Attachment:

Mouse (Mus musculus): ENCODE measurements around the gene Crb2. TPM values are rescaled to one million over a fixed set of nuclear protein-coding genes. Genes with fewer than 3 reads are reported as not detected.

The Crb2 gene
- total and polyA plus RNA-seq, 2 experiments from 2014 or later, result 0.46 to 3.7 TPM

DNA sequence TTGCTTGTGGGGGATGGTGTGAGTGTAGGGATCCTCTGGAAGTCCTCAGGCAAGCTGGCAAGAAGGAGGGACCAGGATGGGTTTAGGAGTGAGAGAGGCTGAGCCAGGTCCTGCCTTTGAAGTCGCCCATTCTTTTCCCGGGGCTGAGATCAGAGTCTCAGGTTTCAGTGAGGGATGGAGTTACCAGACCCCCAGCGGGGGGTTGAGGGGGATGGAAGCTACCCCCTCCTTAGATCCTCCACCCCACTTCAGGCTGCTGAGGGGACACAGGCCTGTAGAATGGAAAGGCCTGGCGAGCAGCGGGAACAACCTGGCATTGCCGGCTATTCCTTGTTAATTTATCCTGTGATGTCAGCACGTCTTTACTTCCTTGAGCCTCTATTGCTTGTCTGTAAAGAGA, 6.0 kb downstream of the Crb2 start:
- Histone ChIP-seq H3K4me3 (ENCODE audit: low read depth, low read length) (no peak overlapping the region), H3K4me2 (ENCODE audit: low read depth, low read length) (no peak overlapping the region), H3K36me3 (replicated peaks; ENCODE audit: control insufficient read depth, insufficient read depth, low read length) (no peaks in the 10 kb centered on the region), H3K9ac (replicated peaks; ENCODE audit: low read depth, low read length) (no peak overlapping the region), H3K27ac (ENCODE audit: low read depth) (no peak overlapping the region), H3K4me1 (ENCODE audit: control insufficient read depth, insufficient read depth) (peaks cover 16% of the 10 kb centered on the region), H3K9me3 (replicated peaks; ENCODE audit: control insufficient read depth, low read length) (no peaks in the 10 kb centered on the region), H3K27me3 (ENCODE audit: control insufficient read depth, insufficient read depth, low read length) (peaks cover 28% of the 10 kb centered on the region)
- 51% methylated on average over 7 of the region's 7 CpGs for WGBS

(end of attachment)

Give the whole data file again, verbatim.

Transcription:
Mouse (Mus musculus): ENCODE measurements around the gene Crb2. TPM values are rescaled to one million over a fixed set of nuclear protein-coding genes. Genes with fewer than 3 reads are reported as not detected.

The Crb2 gene
- total and polyA plus RNA-seq, 2 experiments from 2014 or later, result 0.46 to 3.7 TPM

DNA sequence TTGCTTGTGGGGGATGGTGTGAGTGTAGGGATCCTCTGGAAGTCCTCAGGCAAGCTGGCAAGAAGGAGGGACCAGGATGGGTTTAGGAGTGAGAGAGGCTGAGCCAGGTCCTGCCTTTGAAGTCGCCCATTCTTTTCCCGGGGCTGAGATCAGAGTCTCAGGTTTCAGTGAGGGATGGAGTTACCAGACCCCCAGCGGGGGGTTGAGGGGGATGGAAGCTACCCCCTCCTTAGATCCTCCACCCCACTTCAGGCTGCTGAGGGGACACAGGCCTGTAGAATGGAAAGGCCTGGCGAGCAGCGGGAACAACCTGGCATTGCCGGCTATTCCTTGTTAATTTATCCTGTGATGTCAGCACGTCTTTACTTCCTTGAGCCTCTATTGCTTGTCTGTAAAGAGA, 6.0 kb downstream of the Crb2 start:
- Histone ChIP-seq H3K4me3 (ENCODE audit: low read depth, low read length) (no peak overlapping the region), H3K4me2 (ENCODE audit: low read depth, low read length) (no peak overlapping the region), H3K36me3 (replicated peaks; ENCODE audit: control insufficient read depth, insufficient read depth, low read length) (no peaks in the 10 kb centered on the region), H3K9ac (replicated peaks; ENCODE audit: low read depth, low read length) (no peak overlapping the region), H3K27ac (ENCODE audit: low read depth) (no peak overlapping the region), H3K4me1 (ENCODE audit: control insufficient read depth, insufficient read depth) (peaks cover 16% of the 10 kb centered on the region), H3K9me3 (replicated peaks; ENCODE audit: control insufficient read depth, low read length) (no peaks in the 10 kb centered on the region), H3K27me3 (ENCODE audit: control insufficient read depth, insufficient read depth, low read length) (peaks cover 28% of the 10 kb centered on the region)
- 51% methylated on average over 7 of the region's 7 CpGs for WGBS